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275647 Posts in 27717 Topics by 4283 Members Latest Member: - otto Most online today: 82 - most online ever: 429 (November 03, 2007, 04:35:43 AM)
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Author Topic: Social Media-based Role Playing Games  (Read 1092 times)
silentjudas
Member

Posts: 6


« on: May 20, 2010, 12:53:26 PM »

Hey, all. Been a lurker for a while and this will be my first post.
For a while I've been running ideas through my head of how to bring something new to the table, so to speak.
I think today I hit it.

As most know, social media has been big for a while now. Facebook, Twitter, and all such things.
Now, I've played and run games over Skype before, but never something larger.

However, talking to my friends about role-playing on Facebook sparked an idea.
A game that's part LARPing, and part hunkered-down role playing.

The thought forming is a game focused on a modern age situation with a "group of lone wolfs". Basically, the GM works with players at the beginning in a form of a Mission Briefing. They then go off on their own or in groups to follow their appointed paths on the mission. To give a true modern feel to the game, players can communicate through a channel - in this case, Twitter. While the GM works with them over Private Messages on Facebook (or equivalent), the players can update their teammates in real time, telling them what's happening and when; or, if they choose, leaving some things out. Adds a twinge of betrayal and the human element to it involved with a mercenary type of group.

The system would have a point-spend resolution mechanic, with the GM and the player co-opting as to what is happening, the GM giving a skeleton and the player helping to flesh it out.


Sorry if this seems rambly, I'm posting this straight from my brain and trying to word it best.
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silentjudas
Member

Posts: 6


« Reply #1 on: May 20, 2010, 01:09:04 PM »

A general idea of how the system is.

I'm wanting to pull from 3:16 on the idea of two skills, but that doesn't seem like enough for it.
In any manner, there will be skills set up at player generation and each will have a certain amount of points to spend from it. I believe this is similar to Gumshoe's system, but since I haven't gotten to play their lovely games, I can't be entirely certain. In any manner: To resolve a situation where one would normally roll dice, a player spends a certain amount of points. 1, for minimal, 2 for good, and 3 for great. Minimal meaning success, but there is a hitch. Good meaning success, but there is a minor hitch. Great meaning pure success. Life isn't without risk, after all.

I'm thinking the GM will have a pool to spend of his own. The GM will give the player a point if he chooses to put up opposition. The player will have to decide what to do with the situation presented.
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silentjudas
Member

Posts: 6


« Reply #2 on: May 20, 2010, 01:16:59 PM »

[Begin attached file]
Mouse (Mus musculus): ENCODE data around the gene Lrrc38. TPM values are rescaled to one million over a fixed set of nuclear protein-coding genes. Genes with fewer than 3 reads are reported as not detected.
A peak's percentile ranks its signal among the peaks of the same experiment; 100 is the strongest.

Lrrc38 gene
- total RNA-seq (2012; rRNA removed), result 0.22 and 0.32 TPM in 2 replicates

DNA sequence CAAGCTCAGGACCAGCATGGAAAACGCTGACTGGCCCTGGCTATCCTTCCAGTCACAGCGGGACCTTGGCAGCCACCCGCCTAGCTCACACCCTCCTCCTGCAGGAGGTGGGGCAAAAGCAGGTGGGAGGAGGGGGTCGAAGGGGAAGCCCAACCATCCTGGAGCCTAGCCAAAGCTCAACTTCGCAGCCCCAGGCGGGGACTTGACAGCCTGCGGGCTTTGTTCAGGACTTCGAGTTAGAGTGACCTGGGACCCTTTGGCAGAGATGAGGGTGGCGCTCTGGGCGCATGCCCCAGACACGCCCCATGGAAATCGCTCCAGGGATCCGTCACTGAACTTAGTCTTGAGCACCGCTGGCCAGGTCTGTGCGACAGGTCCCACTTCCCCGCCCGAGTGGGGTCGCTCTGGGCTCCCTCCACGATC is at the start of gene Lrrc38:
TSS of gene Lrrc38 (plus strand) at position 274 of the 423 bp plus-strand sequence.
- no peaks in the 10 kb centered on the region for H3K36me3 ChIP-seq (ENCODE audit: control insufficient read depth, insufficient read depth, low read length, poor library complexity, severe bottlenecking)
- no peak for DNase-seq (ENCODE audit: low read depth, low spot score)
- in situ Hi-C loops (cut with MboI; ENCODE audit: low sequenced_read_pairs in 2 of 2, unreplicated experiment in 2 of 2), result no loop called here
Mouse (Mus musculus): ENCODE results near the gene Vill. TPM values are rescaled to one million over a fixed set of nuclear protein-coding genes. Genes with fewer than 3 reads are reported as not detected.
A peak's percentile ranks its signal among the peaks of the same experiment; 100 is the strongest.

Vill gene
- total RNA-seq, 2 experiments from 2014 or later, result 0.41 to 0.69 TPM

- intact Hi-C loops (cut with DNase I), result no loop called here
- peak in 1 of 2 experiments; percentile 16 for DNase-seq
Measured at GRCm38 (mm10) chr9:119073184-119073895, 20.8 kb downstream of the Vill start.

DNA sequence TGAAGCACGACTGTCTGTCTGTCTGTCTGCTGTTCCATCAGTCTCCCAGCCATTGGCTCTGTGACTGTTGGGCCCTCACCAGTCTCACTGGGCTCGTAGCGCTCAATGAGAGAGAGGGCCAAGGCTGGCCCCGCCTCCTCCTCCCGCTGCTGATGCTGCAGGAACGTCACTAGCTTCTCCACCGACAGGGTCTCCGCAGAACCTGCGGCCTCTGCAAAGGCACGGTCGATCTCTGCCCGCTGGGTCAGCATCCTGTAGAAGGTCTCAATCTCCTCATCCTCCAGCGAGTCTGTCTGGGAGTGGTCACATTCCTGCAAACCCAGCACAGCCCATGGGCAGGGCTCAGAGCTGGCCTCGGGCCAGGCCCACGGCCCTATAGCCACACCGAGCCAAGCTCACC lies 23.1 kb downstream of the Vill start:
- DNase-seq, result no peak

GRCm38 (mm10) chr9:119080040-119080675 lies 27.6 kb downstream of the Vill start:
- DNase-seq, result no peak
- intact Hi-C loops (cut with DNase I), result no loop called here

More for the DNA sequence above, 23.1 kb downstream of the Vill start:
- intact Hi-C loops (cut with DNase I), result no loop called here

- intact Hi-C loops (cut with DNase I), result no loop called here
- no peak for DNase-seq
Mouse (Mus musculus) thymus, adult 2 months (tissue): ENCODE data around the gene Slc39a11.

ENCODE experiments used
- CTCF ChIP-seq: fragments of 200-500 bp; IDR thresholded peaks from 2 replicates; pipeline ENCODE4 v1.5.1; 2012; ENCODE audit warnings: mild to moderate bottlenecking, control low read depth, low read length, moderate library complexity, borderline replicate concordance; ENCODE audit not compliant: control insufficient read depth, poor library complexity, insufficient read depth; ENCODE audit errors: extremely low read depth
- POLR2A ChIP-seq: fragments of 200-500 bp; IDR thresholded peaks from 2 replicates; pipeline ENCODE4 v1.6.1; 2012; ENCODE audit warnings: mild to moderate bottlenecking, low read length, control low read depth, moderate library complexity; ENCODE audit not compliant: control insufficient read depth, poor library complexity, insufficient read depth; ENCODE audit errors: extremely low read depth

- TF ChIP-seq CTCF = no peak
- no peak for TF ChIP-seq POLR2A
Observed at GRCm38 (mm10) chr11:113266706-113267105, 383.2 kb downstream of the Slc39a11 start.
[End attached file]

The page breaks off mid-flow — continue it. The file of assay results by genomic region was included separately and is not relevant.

And since I realize I've typed up all of this without asking much of anything. SO here we go:

1. How does the idea of a system using social media as a central element sound? Does it seem functional? Too chaotic? Suggestions?

2. Mechanics-wise, what would make sense? If you agree with the point spend system, how would you suggest it should be dealt with?

3. General suggestions/ideas/criticism.

Thanks, if anyone does respond.
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silentjudas
Member

Posts: 6


« Reply #3 on: May 20, 2010, 03:34:47 PM »

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Vulpinoid
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Posts: 803

Kitsune Trickster


WWW
« Reply #4 on: May 20, 2010, 09:07:11 PM »

We ran games like this before social networking really became big...in the late 90's and the early 2000s.

We actually had a live action component while most of the subtle background work between games was handled by an online noticeboard (pretty much similar to way things are run here at The Forge). The board was divided up into specific categories that required GM approval to access (certain factions had access to certain parts of the board, while being in certain locations gave you access to different parts of the board). That way information could be distributed to the right people as the plot unfolded.

It worked well, so I can see some merit in your idea.

My only question would be how you were planning to get this stuff programmed (if you're using twitter/facebook/etc.), that's a complicated ask....and when you throw mechanical game options into the equation, is just complicates things further.

I'm not say it can't be done, but don't be discouraged if it proves harder than first appearances.

Good luck.

V
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A.K.A. Michael Wenman
Vulpinoid Studios The Eighth Sea now available for as a pdf for $1.
silentjudas
Member

Posts: 6


« Reply #5 on: May 20, 2010, 11:30:18 PM »

What exactly are you meaning when you say programmed? If you mean how will it properly function using these 'tools' then I can probably explain a bit better.

After character creation (preferably done in group format online), the players would start up a Twitter based on that character. They than add one another. After the game is over, they delete the accounts and use that same email for the next session. A little tedious, but considering how many "role playing" accounts there are on Twitter, it doesn't seem all that much of a hassle.